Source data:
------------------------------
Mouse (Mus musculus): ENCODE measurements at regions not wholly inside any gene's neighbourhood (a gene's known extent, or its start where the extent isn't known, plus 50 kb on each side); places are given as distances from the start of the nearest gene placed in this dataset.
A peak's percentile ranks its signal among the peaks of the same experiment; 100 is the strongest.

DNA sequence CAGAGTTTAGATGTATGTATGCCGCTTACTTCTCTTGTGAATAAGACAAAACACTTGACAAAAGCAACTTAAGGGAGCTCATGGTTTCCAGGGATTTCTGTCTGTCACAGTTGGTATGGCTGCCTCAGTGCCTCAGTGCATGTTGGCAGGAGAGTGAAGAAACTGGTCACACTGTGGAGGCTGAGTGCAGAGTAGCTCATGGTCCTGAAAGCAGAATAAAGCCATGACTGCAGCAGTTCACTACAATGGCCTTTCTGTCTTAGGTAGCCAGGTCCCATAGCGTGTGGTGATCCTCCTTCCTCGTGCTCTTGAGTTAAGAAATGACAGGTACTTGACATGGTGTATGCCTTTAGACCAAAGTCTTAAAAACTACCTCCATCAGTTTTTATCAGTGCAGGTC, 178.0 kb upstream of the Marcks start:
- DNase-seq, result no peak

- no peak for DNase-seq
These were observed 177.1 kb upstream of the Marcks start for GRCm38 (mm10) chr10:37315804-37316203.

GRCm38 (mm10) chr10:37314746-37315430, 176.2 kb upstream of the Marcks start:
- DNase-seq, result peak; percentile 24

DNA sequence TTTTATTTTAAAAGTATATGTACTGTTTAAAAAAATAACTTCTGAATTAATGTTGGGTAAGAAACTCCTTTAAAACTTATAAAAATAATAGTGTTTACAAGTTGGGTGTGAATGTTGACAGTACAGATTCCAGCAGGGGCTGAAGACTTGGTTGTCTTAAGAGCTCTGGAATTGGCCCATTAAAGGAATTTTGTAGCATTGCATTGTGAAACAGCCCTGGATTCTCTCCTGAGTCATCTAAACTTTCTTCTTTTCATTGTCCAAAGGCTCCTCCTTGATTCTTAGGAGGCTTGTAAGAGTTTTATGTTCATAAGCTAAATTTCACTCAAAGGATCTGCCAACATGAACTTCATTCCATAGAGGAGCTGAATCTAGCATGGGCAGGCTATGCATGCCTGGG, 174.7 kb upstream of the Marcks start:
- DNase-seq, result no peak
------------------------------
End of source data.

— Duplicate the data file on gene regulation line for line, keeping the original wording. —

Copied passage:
Mouse (Mus musculus): ENCODE measurements at regions not wholly inside any gene's neighbourhood (a gene's known extent, or its start where the extent isn't known, plus 50 kb on each side); places are given as distances from the start of the nearest gene placed in this dataset.
A peak's percentile ranks its signal among the peaks of the same experiment; 100 is the strongest.

DNA sequence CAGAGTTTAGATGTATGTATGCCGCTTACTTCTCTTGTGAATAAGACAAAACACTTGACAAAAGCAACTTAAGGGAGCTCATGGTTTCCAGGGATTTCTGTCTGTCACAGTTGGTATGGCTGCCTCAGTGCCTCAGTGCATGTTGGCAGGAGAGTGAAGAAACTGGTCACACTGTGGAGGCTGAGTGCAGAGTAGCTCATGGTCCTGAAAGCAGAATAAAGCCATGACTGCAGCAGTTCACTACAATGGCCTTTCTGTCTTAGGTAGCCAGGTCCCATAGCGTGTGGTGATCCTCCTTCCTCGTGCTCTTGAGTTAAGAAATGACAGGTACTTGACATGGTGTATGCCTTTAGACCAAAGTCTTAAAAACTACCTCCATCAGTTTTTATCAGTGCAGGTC, 178.0 kb upstream of the Marcks start:
- DNase-seq, result no peak

- no peak for DNase-seq
These were observed 177.1 kb upstream of the Marcks start for GRCm38 (mm10) chr10:37315804-37316203.

GRCm38 (mm10) chr10:37314746-37315430, 176.2 kb upstream of the Marcks start:
- DNase-seq, result peak; percentile 24

DNA sequence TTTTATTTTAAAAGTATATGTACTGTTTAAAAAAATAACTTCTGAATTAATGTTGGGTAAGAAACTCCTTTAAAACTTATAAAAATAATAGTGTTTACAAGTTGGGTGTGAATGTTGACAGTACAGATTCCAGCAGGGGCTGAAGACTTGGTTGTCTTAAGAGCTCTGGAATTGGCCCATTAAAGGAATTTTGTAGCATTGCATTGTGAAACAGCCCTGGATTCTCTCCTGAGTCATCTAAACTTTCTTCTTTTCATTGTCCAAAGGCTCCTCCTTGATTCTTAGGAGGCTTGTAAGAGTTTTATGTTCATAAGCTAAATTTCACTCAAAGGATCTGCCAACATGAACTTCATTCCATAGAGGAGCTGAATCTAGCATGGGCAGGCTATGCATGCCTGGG, 174.7 kb upstream of the Marcks start:
- DNase-seq, result no peak